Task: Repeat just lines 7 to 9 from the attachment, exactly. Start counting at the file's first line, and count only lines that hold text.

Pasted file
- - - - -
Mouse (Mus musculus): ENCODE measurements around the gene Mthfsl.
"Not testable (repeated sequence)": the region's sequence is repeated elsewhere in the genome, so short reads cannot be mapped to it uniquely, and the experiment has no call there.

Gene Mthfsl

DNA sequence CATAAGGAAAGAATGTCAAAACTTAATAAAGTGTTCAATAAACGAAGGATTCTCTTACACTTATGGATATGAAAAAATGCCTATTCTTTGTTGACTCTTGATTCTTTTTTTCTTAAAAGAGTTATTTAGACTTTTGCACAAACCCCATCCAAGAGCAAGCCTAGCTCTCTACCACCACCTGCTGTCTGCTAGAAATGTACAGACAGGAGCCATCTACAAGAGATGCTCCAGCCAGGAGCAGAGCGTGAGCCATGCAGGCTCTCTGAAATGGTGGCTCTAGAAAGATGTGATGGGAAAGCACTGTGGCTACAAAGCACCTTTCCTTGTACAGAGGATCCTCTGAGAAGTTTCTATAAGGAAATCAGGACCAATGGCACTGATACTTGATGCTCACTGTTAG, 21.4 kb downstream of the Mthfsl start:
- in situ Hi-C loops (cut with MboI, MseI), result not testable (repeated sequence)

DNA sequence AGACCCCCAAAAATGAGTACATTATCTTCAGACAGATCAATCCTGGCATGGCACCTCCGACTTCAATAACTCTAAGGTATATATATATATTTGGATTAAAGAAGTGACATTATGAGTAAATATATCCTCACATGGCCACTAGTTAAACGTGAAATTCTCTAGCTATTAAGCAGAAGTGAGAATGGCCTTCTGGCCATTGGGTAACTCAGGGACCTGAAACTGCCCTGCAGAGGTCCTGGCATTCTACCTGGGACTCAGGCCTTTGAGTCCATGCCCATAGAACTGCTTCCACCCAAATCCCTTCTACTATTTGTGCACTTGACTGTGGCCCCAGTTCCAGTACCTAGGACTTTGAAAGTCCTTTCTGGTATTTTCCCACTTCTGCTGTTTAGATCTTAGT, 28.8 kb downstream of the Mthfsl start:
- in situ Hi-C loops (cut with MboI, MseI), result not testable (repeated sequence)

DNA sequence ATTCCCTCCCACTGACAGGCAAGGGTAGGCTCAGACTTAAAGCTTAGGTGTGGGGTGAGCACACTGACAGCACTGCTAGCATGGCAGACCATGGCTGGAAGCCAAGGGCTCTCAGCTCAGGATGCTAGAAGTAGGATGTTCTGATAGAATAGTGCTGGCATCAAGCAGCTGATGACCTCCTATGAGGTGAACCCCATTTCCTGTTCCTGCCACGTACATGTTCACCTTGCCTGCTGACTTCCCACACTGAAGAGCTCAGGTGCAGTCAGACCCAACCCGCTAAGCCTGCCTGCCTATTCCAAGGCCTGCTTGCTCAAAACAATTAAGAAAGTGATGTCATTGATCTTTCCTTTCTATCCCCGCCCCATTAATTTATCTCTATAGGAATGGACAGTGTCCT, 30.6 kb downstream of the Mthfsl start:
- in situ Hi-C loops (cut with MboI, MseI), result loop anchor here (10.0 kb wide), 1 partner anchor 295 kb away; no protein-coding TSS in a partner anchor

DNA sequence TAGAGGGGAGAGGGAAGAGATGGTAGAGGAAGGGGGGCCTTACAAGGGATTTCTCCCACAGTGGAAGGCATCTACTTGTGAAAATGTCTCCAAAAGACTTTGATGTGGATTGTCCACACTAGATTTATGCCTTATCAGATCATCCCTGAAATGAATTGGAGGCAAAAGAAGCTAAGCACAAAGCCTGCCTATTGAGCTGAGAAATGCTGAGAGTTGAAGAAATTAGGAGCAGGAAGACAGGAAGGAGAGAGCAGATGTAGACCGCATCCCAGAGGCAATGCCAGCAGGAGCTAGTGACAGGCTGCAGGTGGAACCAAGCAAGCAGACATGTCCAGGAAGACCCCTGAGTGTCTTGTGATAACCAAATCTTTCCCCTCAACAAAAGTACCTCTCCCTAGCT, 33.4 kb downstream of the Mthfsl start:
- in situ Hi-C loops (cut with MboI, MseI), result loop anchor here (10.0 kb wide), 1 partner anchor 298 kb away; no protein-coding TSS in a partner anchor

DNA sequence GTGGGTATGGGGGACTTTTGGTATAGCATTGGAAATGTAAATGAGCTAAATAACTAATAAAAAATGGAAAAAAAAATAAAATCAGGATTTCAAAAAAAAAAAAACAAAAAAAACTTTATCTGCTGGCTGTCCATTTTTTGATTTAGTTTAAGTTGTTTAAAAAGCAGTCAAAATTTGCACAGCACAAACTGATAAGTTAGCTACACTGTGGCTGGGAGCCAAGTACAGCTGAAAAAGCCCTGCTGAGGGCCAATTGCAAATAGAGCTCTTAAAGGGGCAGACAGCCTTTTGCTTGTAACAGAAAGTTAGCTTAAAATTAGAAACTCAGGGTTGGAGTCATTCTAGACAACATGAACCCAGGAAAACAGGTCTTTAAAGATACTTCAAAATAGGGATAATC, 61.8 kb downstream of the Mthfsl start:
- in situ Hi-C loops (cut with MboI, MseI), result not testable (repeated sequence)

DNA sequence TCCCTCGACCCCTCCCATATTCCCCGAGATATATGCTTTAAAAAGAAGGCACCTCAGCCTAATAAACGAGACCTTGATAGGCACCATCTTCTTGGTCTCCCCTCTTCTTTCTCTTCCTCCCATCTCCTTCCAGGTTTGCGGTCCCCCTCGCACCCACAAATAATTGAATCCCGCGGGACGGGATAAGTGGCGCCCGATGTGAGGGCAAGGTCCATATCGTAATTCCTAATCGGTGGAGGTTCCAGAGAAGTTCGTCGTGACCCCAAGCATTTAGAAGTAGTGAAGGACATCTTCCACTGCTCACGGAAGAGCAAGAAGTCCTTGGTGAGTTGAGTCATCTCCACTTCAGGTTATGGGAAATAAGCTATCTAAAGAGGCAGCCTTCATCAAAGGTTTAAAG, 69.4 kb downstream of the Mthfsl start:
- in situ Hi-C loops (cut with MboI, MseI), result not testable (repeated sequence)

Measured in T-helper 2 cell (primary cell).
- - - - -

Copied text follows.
- in situ Hi-C loops (cut with MboI, MseI), result not testable (repeated sequence)

DNA sequence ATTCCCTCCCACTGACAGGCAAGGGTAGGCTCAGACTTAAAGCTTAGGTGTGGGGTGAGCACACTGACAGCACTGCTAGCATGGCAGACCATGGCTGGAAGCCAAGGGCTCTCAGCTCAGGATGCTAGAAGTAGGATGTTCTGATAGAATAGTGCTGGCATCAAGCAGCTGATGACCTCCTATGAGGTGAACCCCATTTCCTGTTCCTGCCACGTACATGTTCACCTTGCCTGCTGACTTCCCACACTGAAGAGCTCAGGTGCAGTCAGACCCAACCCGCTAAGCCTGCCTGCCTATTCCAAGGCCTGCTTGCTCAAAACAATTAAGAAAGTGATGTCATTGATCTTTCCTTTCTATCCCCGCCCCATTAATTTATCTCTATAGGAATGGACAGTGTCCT, 30.6 kb downstream of the Mthfsl start:
- in situ Hi-C loops (cut with MboI, MseI), result loop anchor here (10.0 kb wide), 1 partner anchor 295 kb away; no protein-coding TSS in a partner anchor